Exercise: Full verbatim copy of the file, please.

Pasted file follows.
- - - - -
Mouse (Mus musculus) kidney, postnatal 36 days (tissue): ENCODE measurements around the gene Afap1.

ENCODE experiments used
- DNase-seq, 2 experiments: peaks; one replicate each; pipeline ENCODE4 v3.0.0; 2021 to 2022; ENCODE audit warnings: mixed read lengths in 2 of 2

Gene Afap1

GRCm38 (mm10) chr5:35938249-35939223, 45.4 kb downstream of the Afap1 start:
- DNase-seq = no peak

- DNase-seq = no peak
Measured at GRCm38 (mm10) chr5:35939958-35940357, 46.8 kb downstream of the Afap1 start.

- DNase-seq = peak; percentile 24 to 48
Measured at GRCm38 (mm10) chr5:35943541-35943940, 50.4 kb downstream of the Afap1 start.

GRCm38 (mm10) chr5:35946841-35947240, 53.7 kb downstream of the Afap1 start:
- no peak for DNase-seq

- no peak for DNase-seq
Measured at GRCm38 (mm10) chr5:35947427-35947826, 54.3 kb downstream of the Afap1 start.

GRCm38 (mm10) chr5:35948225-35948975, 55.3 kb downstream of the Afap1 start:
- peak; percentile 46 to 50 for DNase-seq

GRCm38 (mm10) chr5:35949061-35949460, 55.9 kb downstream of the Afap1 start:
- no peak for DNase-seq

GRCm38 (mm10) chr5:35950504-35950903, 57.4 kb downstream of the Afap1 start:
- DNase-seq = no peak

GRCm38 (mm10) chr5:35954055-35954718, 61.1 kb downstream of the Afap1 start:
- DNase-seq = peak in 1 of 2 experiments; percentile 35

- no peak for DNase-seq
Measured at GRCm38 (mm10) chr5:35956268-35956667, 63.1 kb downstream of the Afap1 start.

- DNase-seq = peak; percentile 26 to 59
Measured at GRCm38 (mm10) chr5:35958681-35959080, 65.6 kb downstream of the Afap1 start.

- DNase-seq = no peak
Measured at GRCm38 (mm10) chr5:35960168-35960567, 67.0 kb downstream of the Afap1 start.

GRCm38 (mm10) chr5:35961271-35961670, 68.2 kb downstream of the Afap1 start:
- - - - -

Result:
Mouse (Mus musculus) kidney, postnatal 36 days (tissue): ENCODE measurements around the gene Afap1.

ENCODE experiments used
- DNase-seq, 2 experiments: peaks; one replicate each; pipeline ENCODE4 v3.0.0; 2021 to 2022; ENCODE audit warnings: mixed read lengths in 2 of 2

Gene Afap1

GRCm38 (mm10) chr5:35938249-35939223, 45.4 kb downstream of the Afap1 start:
- DNase-seq = no peak

- DNase-seq = no peak
Measured at GRCm38 (mm10) chr5:35939958-35940357, 46.8 kb downstream of the Afap1 start.

- DNase-seq = peak; percentile 24 to 48
Measured at GRCm38 (mm10) chr5:35943541-35943940, 50.4 kb downstream of the Afap1 start.

GRCm38 (mm10) chr5:35946841-35947240, 53.7 kb downstream of the Afap1 start:
- no peak for DNase-seq

- no peak for DNase-seq
Measured at GRCm38 (mm10) chr5:35947427-35947826, 54.3 kb downstream of the Afap1 start.

GRCm38 (mm10) chr5:35948225-35948975, 55.3 kb downstream of the Afap1 start:
- peak; percentile 46 to 50 for DNase-seq

GRCm38 (mm10) chr5:35949061-35949460, 55.9 kb downstream of the Afap1 start:
- no peak for DNase-seq

GRCm38 (mm10) chr5:35950504-35950903, 57.4 kb downstream of the Afap1 start:
- DNase-seq = no peak

GRCm38 (mm10) chr5:35954055-35954718, 61.1 kb downstream of the Afap1 start:
- DNase-seq = peak in 1 of 2 experiments; percentile 35

- no peak for DNase-seq
Measured at GRCm38 (mm10) chr5:35956268-35956667, 63.1 kb downstream of the Afap1 start.

- DNase-seq = peak; percentile 26 to 59
Measured at GRCm38 (mm10) chr5:35958681-35959080, 65.6 kb downstream of the Afap1 start.

- DNase-seq = no peak
Measured at GRCm38 (mm10) chr5:35960168-35960567, 67.0 kb downstream of the Afap1 start.

GRCm38 (mm10) chr5:35961271-35961670, 68.2 kb downstream of the Afap1 start: